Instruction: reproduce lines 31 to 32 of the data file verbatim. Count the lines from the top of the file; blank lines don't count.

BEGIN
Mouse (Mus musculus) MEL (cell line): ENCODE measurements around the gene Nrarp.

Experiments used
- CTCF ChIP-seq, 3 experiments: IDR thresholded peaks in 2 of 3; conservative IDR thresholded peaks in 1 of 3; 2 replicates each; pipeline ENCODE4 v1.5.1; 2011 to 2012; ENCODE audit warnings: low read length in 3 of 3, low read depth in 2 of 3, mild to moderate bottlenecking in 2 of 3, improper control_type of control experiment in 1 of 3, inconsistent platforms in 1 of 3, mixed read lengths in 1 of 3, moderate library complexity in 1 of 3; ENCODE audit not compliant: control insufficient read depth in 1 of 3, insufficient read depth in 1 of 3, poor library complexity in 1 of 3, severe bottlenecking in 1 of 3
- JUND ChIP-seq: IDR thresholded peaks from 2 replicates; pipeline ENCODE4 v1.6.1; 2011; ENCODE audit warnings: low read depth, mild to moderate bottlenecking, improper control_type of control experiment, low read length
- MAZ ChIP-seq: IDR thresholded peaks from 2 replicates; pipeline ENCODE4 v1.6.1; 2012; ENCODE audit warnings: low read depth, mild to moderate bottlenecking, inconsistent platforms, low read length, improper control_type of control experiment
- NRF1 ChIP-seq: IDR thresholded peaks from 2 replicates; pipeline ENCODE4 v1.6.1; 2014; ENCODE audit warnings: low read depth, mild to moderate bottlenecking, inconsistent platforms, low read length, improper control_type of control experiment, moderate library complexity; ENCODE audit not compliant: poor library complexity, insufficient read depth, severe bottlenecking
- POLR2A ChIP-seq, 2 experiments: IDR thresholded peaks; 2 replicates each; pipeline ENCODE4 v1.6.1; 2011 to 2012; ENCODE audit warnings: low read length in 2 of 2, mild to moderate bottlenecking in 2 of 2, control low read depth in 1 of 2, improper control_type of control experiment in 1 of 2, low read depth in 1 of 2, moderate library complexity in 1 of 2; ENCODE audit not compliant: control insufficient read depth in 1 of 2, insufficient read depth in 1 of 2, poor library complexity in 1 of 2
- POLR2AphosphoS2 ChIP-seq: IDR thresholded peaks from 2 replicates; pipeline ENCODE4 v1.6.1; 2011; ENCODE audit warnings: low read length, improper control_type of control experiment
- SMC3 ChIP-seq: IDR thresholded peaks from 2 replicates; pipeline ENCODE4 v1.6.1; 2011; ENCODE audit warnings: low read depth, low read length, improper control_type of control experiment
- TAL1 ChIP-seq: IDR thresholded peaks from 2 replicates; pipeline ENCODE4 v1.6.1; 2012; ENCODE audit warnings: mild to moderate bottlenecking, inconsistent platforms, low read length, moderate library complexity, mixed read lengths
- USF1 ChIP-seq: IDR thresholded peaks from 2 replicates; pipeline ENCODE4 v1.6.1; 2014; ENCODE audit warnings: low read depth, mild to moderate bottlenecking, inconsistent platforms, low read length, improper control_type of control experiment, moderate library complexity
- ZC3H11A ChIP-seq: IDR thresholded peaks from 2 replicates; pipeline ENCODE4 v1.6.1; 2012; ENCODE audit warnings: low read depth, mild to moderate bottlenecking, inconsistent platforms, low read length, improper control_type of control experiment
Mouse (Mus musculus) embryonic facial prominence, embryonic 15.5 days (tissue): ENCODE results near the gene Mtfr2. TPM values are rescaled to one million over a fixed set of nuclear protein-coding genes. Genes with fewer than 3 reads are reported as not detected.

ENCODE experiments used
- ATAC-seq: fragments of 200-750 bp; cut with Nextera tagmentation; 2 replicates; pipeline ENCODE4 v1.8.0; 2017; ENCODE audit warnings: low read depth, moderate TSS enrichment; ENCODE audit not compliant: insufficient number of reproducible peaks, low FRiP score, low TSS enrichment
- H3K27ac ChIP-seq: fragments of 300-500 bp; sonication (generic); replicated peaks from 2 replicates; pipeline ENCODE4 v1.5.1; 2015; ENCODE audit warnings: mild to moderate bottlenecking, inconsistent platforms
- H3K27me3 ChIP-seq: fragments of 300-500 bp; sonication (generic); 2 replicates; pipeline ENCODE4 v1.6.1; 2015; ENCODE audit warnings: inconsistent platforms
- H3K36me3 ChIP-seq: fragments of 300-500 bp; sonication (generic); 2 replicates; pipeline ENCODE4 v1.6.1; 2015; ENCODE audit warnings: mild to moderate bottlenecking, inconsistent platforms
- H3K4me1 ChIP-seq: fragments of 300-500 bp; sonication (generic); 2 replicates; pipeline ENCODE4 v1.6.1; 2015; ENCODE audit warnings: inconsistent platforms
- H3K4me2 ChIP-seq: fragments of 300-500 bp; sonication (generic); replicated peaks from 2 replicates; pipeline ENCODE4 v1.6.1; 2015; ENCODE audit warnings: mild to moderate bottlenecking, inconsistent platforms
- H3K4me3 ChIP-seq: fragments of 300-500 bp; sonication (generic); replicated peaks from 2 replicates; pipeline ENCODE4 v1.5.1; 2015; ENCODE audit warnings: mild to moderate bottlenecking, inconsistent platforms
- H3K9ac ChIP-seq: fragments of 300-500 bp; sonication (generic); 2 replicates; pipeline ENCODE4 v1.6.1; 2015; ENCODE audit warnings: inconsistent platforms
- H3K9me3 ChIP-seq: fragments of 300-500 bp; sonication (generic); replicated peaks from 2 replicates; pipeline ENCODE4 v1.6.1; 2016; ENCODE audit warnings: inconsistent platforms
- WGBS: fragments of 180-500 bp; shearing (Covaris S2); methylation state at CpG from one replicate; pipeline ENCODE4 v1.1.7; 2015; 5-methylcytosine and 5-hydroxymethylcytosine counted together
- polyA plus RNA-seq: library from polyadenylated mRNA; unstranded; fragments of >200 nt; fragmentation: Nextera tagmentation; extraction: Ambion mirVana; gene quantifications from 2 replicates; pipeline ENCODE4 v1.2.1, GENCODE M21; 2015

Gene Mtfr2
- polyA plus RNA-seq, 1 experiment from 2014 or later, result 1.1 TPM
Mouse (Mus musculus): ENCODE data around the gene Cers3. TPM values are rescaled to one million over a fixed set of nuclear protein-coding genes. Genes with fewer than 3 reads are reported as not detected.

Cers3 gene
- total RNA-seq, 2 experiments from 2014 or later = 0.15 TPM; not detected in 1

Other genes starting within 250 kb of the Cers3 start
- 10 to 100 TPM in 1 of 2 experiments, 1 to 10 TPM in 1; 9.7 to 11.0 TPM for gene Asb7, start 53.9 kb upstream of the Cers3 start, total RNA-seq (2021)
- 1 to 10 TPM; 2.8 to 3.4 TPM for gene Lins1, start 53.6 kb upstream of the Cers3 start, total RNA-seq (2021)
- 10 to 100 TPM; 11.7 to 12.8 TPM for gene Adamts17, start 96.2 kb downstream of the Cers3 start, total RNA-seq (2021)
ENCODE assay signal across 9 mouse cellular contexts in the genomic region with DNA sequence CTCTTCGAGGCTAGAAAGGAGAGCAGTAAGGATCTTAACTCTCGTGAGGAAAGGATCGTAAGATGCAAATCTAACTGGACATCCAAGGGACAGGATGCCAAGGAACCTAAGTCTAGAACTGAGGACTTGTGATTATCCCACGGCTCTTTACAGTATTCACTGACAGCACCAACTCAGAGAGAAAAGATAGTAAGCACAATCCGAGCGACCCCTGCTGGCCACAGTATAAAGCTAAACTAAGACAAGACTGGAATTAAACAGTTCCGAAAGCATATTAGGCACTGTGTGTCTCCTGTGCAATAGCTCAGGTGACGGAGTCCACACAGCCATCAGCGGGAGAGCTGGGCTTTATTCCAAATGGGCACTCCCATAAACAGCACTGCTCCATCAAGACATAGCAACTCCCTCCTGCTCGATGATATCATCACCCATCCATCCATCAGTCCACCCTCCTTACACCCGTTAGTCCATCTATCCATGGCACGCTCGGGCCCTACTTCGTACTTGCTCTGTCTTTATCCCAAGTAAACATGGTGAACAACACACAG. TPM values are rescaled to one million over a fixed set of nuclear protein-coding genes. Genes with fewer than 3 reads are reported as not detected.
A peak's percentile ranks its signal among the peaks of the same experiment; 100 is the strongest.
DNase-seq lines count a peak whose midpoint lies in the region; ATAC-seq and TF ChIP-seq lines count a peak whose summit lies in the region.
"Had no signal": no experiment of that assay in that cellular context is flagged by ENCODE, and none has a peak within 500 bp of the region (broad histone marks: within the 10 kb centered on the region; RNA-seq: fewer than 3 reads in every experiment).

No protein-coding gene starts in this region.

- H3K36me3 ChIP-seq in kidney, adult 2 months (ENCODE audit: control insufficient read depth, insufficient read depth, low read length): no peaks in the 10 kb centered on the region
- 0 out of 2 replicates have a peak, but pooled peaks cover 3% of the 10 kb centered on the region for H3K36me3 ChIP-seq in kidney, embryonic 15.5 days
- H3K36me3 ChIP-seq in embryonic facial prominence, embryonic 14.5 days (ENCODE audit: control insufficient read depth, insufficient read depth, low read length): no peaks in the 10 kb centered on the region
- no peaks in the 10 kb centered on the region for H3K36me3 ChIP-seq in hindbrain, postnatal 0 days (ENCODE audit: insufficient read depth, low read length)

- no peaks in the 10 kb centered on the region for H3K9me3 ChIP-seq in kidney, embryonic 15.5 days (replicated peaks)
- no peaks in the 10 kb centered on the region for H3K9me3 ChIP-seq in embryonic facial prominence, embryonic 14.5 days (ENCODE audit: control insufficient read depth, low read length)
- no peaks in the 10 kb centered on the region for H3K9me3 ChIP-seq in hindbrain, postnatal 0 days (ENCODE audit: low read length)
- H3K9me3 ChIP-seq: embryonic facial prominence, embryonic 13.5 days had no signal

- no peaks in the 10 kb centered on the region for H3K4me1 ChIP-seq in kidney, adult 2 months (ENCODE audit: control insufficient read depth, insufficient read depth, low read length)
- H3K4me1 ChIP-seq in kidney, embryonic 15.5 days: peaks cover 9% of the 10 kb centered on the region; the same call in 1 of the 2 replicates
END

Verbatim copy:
Other genes starting within 250 kb of the Cers3 start
- 10 to 100 TPM in 1 of 2 experiments, 1 to 10 TPM in 1; 9.7 to 11.0 TPM for gene Asb7, start 53.9 kb upstream of the Cers3 start, total RNA-seq (2021)